Cheerleader Banners with Bible Verses


[author:  James G. Ryan]

In Kountze, Texas a lawsuit is pending on students’ right to religious expression. The dispute arose in September 2012 when the Kountze school district received a letter from the national Freedom From Religion Foundation stating that the school’s cheerleaders were holding banners that violated constitutional doctrine.[1] The dispute arose when the cheerleaders painted Bible verses on the banners including “If God is for us, who can be against us.”[2] Following receipt of the letter, Kountze superintendent banned the banners.

Texas Attorney General Greg Abbott proclaims that he will support the cheerleaders in their right to free expression. Abbott made the following statement:

After receiving a menacing letter from an organization with a reputation for bullying school districts, the Kountze ISD improperly prohibited high school cheerleaders from including religious messages on their game day banners. Those banners, which the cheerleaders independently produce on their own time with privately funded supplies, are perfectly constitutional. The State of Texas Intervened in this case to defend the cheerleaders’ right to exercise their personal religious beliefs – and to defend the constitutionality of a state law that protects religious liberties for all Texans.[3]

Abbott explains that school districts are required to treat a student’s expression of religious views the same way as any other point of view pursuant to the Texas Religious Viewpoints Anti-Discrimination Act.[4]

Consequently, members of the varsity cheerleading squad and middle-school cheerleaders sued the Kountze school district in the Hardin County District Court. The cheerleaders “argued that the district was censoring them, violating their freedoms of religion and speech.”[5] In opposition, attorneys for the District argued that the biblical verses on the banners were commensurate to government endorsement of religion.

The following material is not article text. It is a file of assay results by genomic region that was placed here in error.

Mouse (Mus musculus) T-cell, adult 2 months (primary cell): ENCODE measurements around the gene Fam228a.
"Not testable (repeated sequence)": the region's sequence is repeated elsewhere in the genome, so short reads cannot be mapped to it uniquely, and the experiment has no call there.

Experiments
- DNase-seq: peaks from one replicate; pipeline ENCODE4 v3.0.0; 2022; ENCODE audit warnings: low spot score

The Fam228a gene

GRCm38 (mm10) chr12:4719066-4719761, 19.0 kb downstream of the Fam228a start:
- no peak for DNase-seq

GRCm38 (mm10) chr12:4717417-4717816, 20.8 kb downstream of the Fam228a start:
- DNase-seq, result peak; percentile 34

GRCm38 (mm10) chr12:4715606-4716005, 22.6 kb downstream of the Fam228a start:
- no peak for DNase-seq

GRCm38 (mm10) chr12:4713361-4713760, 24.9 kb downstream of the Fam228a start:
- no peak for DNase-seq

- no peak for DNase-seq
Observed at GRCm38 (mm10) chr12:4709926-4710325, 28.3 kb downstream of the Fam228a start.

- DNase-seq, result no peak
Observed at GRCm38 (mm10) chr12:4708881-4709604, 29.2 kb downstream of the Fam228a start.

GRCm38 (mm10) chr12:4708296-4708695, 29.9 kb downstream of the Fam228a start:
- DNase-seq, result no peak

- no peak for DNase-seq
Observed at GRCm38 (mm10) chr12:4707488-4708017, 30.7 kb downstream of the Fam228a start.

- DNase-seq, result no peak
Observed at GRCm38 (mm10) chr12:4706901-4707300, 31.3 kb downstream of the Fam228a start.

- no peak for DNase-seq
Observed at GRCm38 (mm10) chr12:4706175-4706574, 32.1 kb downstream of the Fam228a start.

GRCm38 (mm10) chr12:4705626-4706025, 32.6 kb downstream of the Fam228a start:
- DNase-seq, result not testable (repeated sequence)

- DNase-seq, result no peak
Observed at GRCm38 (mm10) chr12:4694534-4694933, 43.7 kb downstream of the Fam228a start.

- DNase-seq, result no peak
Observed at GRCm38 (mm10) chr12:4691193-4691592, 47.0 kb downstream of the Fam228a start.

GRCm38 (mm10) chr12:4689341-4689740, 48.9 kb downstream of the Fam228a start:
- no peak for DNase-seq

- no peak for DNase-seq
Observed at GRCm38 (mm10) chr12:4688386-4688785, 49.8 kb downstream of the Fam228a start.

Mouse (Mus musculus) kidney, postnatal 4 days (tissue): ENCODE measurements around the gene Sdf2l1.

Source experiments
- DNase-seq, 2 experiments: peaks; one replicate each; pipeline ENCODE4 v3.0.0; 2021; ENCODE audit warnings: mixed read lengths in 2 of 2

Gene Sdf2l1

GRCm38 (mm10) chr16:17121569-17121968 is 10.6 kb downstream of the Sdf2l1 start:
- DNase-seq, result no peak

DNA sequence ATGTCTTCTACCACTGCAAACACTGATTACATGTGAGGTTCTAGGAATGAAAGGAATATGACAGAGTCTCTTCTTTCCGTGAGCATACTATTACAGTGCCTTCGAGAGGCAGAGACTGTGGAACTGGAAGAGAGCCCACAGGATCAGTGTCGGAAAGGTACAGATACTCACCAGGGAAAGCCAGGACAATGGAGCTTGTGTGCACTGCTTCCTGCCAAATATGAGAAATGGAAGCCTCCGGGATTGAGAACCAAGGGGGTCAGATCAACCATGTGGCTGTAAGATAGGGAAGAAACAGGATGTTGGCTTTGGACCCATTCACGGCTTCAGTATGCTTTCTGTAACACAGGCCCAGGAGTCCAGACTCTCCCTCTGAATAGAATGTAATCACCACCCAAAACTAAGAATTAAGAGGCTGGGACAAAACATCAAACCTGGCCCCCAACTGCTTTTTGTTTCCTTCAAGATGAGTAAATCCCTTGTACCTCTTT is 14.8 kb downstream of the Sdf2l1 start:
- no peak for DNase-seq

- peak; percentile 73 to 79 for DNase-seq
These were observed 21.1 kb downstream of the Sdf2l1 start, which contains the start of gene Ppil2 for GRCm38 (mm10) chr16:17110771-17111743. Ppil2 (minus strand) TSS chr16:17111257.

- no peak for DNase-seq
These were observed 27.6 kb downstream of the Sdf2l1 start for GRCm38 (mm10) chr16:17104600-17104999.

On Thursday, October 4th the Hardin County District Court held a hearing on the cheerleader’s request for a temporary injunction to lift the ban on the banners while the case was pending. Tom Brandt, the school district’s attorney argued that “‘this is government speech. It’s on public property. The cheerleaders represent the school.’”[6] In making his argument, Mr. Brandt cited to Santa Fe Independent School District v. Doe, 530 U.S. 290 (2000), a Supreme Court case where the Court held that student-initiated prayer over a loud-speaker during school football games was unconstitutional. In opposition, attorneys for the cheerleaders argued that the students had a First Amendment right to express themselves, citing to Tinker v. Des Moines Independent Community School District, 393 U.S. 503 (1969). Following the October 4th hearing, Judge Steve Thomas extended the temporary restraining order that was due to expire on October 4th for an additional 14 days. The next day, Kountze school district football team welcomed the crowd with a banner “painted with the words of Hebrews 12:1.”[7]

The Hardin County District Court revisited the issue on October 18th and District Judge Steve Thomas issued a temporary injunction prohibiting the school district from outlawing the banners. At the hearing, Judge Thomas set a trial date of June 24, 2013.[8] The lawsuit forces us to consider the growing tension between an individual’s First Amendment right to freedom of expression and the Establishment Clause.

If your institution has any further questions or concerns about First Amendment claims in school, or education law related matters, please email Cynthia Augello at or call her at (516) 357-3753.

A special thanks to Laura DeLuca, a law clerk at Cullen and Dykman LLP, for help with this post.

[1] “When Faith Meets Football in East Texas,” Morgan Smith, , October 15, 2012.

[2] “Kountze High School Bible Banner Case: Judge Rules For Cheerleaders,” Chris Tomlinson,, October 22, 2012.

[3] Texas Attorney General’s Office Defends Constitutionality of the Texas Religious Viewpoints Anti-Discrimination Act,, October 22, 2012.

[4] Texas Attorney General’s Office Defends Constitutionality of the Texas Religious Viewpoints Anti-Discrimination Act,, October 22, 2012.

[5] “Texas fight over cheerleader banners reaches biblical proportions.” Molly Hennessy-Fiske,, October 15, 2012.

[6] “Texas fight over cheerleader banners reaches biblical proportions.” Molly Hennessy-Fiske,, October 15, 2012.

[7] “When Faith Meets Football in East Texas,” Morgan Smith,, October 15, 2012.

[8] “Texas Judge, Siding With Cheerleaders, Allows Bible Verses on Banners at School Games,” Manny Fernandez,, October 22, 2012.



DISCLAIMER: Because of the generality of this update, the information provided herein may not be applicable in all situations and should not be acted upon without specific legal advice based on particular situations.

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